Metacognitive Domain

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metacognitive domain circle

My original circular representation of the metacognitive domain of educational ‘objectives’ is developed from Anderson and Krathwohl’s ‘knowledge dimension’ (2001) with an addition of contextualising knowledge.  An explanation of why I have chosen to use the circular design and to use ‘active’ verbs is on the main taxonomy page.

I chose to distinguish between the cognitive or intellectual skills acquired as to what to do with knowledge and the skills associated with working with the nature of that knowledge. Anderson and Krathwohl identified metacognition as one dimension of knowledge, along with factual, conceptual and procedural knowledge. They presented a matrix which alongside their six levels in their cognitive domain represents 24 ‘items’ that designers might aim for. I believe that separating out the ‘nature of knowledge’ from the cognitive in a separate taxonomy makes it easier for faculty to work with and certainly to structure intended learning outcomes. In the past, I have referred to this domain as the ‘knowledge’ domain and am inclined to refer to it as the personal epistemology domain but I suspect metacognition is a widely understood term.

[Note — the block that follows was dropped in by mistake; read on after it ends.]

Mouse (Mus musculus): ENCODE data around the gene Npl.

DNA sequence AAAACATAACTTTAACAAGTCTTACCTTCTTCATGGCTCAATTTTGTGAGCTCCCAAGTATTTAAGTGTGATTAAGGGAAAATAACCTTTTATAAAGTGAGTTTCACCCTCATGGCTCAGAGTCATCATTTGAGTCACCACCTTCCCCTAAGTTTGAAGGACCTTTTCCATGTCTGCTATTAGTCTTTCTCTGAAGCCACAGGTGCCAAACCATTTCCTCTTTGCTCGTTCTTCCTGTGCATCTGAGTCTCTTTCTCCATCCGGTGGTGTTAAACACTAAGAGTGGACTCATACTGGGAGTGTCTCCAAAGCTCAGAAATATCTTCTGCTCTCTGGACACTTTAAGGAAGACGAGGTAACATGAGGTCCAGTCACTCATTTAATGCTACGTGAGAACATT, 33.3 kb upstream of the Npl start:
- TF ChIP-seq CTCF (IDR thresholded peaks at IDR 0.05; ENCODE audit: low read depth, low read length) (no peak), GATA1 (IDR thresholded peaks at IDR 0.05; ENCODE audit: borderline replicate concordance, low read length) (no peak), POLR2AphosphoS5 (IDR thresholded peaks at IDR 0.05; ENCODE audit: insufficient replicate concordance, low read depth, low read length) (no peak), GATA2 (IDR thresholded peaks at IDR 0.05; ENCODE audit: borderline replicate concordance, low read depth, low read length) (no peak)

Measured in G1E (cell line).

Anderson (2001) Atkinson’s 

Active Verbs

Atkinson’s Description
Factual Knowledge Specify ability to locate, identify and recognise factual knowledge, dates, terminology, artefacts (audio and visual) required of a given discipline domain.
Contextualise ability to place specific knowledge within appropriate discipline relationships, classifications, taxonomies and categorizations
Conceptual Knowledge Conceptualise ability to articulate relationships between knowledge contexts and to work with models, visualizations, theories and structures that relate between contexts or within contexts
Procedural Knowledge Process ability to utilize subject or discipline language and actions to specify, contextualise and conceptualize existing and new knowledge
Metacognitive Knowledge Abstract ability to recognise and process abstract, unseen or unspecified knowledge, and articulate knowledge origination, including meta-cognition


Anderson, L. W., & Krathwohl, D. R. (2001). A taxonomy for learning, teaching, and assessing : a revision of Bloom’s taxonomy of educational objectives. New York: Longman.
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